Holiday Traditions Near and Far
Before welcoming guests into your holiday home, create a relaxed atmosphere that everyone will love.
Even before Halloween, stores were filled with holiday goodies to remind us of the fast approaching holiday season, in case your Blackberry or Sidekick didn’t have Thanksgiving, St. Nicholas Day, Christmas, Hanukkah, Kwanzaa, and New Year’s blinking reminders.
It was horrid — I like Thanksgiving. There are no scary costumes, no expectations of gifts that disappoint, and no fools with party hats and whistles. Just great food, a beautiful table, and people all-too-pleased to bring something for the meal.
Every spoon, dish, cup, and pickle fork has been rubbed to a silver polish enhanced shine. With luck and a few touch ups, it will stay that way straight through 12th Night, the traditional day to take down the tree.
By the Sunday after Thanksgiving, the pears, lady apples and such that filled Grandmother’s cutglass bowl gets turned into a fruit relish (especially good on ham). The bowl is refilled with silver ornaments from places as diverse as Wal-Mart and Saks Fifth Avenue. By the time the poinsettias, ordered to benefit the Greater New Orleans Youth Orchestra appear, my holiday shopping is done. The tree will go up, the poinsettias will disappear one by one given as holiday gifts.
Tradition runs deep among my family and friends. For years, we have exchanged the same gifts — the exact same gifts: A certain Christmas ornament, wreath, poinsettias, etc. All stress-free and joyfully anticipated … and, everyone gets what they want. I have ordered them all pre-Thanksgiving to turn down the dial on my stress level.
Long ago, my sister’s family gave me a silver bell ornament — it was delightful. I declared, “That’s what I want from now on.” And that’s what I get. This year, 32 will adorn my tree. Likewise, I give annual editions of ornaments from the Metropolitan Museum of Art in New York City, where I lived for many years, to all my family. In time one has grown old enough to have their own tree and now the 20 or so ornaments make a statement of continued love from Auntie Di on my beloved tree.
So many people have traditions, so here from some of the most talented, time-deprived people are a few very personal, time-honored customs. Some local, some from very far away:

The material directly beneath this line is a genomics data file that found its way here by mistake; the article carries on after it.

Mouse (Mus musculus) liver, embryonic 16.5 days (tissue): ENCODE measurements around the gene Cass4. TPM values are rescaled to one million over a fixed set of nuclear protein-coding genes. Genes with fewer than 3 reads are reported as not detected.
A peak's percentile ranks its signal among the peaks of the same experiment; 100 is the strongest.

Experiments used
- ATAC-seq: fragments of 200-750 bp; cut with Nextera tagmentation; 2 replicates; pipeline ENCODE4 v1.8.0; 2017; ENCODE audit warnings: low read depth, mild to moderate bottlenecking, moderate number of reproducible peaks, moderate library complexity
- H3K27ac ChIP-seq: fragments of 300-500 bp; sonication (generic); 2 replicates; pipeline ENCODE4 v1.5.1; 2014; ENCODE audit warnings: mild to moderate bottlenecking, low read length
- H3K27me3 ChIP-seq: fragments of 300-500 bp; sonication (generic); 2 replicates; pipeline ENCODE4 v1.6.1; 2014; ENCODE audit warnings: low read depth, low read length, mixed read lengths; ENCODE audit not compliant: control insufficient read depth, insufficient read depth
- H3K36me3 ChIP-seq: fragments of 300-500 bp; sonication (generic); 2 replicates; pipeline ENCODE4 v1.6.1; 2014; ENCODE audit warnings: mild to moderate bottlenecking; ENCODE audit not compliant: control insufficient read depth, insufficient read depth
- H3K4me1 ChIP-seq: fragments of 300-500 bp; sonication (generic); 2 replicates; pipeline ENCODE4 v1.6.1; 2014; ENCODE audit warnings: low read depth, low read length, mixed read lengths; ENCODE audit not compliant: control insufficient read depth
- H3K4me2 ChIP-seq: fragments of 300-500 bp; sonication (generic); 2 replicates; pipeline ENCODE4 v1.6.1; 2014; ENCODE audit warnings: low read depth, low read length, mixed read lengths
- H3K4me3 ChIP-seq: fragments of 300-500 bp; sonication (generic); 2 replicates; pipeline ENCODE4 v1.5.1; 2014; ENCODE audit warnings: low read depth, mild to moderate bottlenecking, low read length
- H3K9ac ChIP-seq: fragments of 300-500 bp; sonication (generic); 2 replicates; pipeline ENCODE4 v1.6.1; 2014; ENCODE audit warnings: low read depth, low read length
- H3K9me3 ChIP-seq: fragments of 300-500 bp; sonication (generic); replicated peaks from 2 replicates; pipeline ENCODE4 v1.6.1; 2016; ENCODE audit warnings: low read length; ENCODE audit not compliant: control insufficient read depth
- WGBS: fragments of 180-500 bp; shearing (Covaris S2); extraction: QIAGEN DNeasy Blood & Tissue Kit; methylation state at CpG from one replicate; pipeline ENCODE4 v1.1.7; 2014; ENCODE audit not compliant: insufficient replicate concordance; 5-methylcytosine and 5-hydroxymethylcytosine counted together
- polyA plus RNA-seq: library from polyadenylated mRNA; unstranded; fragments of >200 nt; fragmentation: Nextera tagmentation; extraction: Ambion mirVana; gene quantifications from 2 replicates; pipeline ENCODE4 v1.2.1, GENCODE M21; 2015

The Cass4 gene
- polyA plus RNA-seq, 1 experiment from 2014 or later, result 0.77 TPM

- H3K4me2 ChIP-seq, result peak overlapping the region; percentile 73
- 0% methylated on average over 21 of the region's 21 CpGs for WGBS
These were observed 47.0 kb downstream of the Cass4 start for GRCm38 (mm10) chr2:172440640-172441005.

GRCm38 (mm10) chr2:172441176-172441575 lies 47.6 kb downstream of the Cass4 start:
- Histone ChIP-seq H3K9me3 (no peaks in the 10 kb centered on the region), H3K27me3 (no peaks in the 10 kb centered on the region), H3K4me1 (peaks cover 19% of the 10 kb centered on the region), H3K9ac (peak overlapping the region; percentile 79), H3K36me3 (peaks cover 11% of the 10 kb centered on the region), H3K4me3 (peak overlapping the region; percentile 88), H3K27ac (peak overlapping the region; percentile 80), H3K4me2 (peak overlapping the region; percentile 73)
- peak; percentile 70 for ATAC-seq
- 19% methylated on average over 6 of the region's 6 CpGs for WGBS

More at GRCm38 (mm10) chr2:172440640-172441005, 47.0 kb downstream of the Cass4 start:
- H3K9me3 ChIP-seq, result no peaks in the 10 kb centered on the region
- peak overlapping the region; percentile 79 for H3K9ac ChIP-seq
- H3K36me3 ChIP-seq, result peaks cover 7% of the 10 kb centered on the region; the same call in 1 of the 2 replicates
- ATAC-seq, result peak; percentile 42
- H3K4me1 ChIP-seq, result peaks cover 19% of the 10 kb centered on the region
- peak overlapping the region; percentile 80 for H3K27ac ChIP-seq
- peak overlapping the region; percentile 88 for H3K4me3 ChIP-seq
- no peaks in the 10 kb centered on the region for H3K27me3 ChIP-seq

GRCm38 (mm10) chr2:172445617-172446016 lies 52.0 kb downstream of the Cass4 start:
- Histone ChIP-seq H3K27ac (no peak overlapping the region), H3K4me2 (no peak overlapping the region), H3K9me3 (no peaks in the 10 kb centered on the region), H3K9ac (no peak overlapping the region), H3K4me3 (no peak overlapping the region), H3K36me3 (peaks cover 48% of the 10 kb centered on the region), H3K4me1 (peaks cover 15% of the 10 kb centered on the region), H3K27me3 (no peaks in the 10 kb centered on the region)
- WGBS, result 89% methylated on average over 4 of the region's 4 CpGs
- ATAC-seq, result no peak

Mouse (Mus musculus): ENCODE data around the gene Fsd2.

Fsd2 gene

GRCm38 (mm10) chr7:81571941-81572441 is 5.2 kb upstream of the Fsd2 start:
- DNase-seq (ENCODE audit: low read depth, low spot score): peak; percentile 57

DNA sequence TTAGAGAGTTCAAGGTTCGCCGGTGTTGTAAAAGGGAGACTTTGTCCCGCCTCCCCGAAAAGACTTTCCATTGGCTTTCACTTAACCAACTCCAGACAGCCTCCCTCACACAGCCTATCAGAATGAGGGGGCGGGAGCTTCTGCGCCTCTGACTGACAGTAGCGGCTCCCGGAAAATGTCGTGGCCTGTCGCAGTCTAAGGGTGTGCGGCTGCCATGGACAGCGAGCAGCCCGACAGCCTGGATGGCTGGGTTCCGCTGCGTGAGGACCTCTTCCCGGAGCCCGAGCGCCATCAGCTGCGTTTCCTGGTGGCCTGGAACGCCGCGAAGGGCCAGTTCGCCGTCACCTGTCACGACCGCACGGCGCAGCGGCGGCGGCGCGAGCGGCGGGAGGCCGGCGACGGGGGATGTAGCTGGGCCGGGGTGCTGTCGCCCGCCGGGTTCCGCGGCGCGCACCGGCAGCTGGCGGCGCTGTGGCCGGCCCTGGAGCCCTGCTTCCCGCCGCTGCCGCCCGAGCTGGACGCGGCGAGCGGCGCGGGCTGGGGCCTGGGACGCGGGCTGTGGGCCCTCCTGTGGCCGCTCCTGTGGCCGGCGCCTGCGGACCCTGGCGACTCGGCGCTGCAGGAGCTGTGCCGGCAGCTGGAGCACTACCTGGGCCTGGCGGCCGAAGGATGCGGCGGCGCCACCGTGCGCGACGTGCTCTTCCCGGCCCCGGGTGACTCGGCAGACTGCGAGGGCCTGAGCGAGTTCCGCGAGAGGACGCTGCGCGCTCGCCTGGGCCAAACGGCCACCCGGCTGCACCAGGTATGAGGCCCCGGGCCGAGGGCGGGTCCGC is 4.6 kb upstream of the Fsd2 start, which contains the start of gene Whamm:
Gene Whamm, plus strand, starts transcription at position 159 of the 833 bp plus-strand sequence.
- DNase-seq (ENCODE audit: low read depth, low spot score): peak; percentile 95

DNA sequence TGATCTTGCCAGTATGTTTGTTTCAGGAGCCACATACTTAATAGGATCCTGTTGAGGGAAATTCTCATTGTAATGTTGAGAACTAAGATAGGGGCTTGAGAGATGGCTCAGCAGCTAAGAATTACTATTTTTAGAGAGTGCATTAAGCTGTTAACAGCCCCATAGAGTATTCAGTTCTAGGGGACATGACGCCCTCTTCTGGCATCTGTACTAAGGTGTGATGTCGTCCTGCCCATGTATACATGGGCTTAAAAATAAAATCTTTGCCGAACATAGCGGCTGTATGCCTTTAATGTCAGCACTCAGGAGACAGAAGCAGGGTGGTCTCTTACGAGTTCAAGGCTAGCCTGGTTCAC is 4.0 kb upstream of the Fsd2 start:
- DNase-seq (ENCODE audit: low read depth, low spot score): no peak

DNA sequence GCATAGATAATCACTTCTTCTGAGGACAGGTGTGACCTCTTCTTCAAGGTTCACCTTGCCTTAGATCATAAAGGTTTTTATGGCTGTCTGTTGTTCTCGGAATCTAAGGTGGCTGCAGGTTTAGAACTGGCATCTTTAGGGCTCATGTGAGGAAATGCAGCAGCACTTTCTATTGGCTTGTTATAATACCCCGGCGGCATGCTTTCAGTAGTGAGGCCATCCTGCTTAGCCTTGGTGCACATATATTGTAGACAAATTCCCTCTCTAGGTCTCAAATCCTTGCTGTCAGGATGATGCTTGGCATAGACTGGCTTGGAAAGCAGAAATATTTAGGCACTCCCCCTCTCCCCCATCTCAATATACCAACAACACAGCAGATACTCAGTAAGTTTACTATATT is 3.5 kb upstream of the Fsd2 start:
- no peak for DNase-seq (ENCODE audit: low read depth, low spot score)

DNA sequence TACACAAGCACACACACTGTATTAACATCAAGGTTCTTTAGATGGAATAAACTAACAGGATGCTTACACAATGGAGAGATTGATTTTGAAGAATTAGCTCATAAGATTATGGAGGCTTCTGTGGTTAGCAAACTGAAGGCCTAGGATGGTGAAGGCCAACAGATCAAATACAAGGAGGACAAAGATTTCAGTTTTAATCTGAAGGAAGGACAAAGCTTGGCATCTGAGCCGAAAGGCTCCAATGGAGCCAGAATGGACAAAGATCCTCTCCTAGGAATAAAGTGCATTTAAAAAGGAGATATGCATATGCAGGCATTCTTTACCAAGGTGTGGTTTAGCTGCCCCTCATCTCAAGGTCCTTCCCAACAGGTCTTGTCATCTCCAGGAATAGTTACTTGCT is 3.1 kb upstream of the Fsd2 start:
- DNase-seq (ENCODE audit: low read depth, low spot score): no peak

Betty Hunley of all those invitations and things, decorates her house as soon as the last Thanksgiving dinner plate has been washed! “My favorite Christmas decoration is my porcelain nativity scene. I set it up on the sideboard with tiny votive candles and “snow.” Then I hang Christmas stockings that my mother needlepointed for her six children, plus their spouses and grandchildren. The rest of the decorations are very simple and traditional … lots of candles, wreaths, red bows and berries everywhere.”
“I’m so busy that if I don’t decorate Thanksgiving night, I wouldn’t have the time. I guess that’s a good thing because I could really go crazy,” she says.
Designer, jeweler, artist Mario Villa often goes home to Nicaragua for the holidays. “You’d be surprised how similar Christmas there is to here,” he says. “Right down to the turkey.”
“Christmas Eve, before Mass we go around to friend’s houses, deliver presents and party. Then we take the children home and send them to bed. After Midnight Mass we eat a huge Christmas dinner — turkey, potatoes, everything! We exchange gifts and make sure Santa Claus has arrived for the children. It’s called Noche Buena.”
“After all that we sleep late on Christmas Day … or try until the children find their presents. On the Sunday before New Year’s, we eat nacatamales — a recipe handed down from the Indians. It’s a square tamale wrapped in banana leaves, and must have an olive, currents and capers in it, as well as pork, chicken, or vegetables. It’s for good luck and wealth.”
Glenn Vesh of Perfect Presentations is so swamped during the social season it’s not surprising that he rarely has time to think of himself. “I do try to add a new element to my home decorating each year. I really do. It might be something as timeless as adding beaded fruit to a basket, or an arrangement on the table, if I ever get to sit down long enough. There is the tree which I keep traditional, not something monumental … and, well to tell the truth, I am like the shoemakers child who has no shoes! My staff very sweetly has made a tradition of doing a garland wreath for my door. It’s always beautiful and a bit of a surprise and it’s so nice someone does it for me.”
Suzette Cain of The Plant Gallery loves plants, of course, but her unbreakable, unshakable Christmas tradition is to make popcorn garlands. “I love making them. I’ve done it for years. Yes, especially last year. No I don’t do cranberries or beads or anything in between the popcorn, as it makes it too heavy. I love stinging the popcorn — there is something soothing about it. Of course, you have to get the popcorn at the perfect consistency or you wind up with bits and pieces everywhere. What’s nice about this is that I can be anywhere at Christmas and take my simple tradition with me.”
Caterer Kellie Levy, a person you might think of as having a foodies’ tradition, is quite the surprise.
“It’s simple. We get everything down and the tree up. When we start decorating we put on The Jackson Five and dance and sing our way through the decorating. I wish I could tell you how it started, but, it’s now a tradition. We’re grooving to The Jackson Five every year.” The rest of the time she’s cooking like crazy at Toulouse Catering so that her clients don’t have to!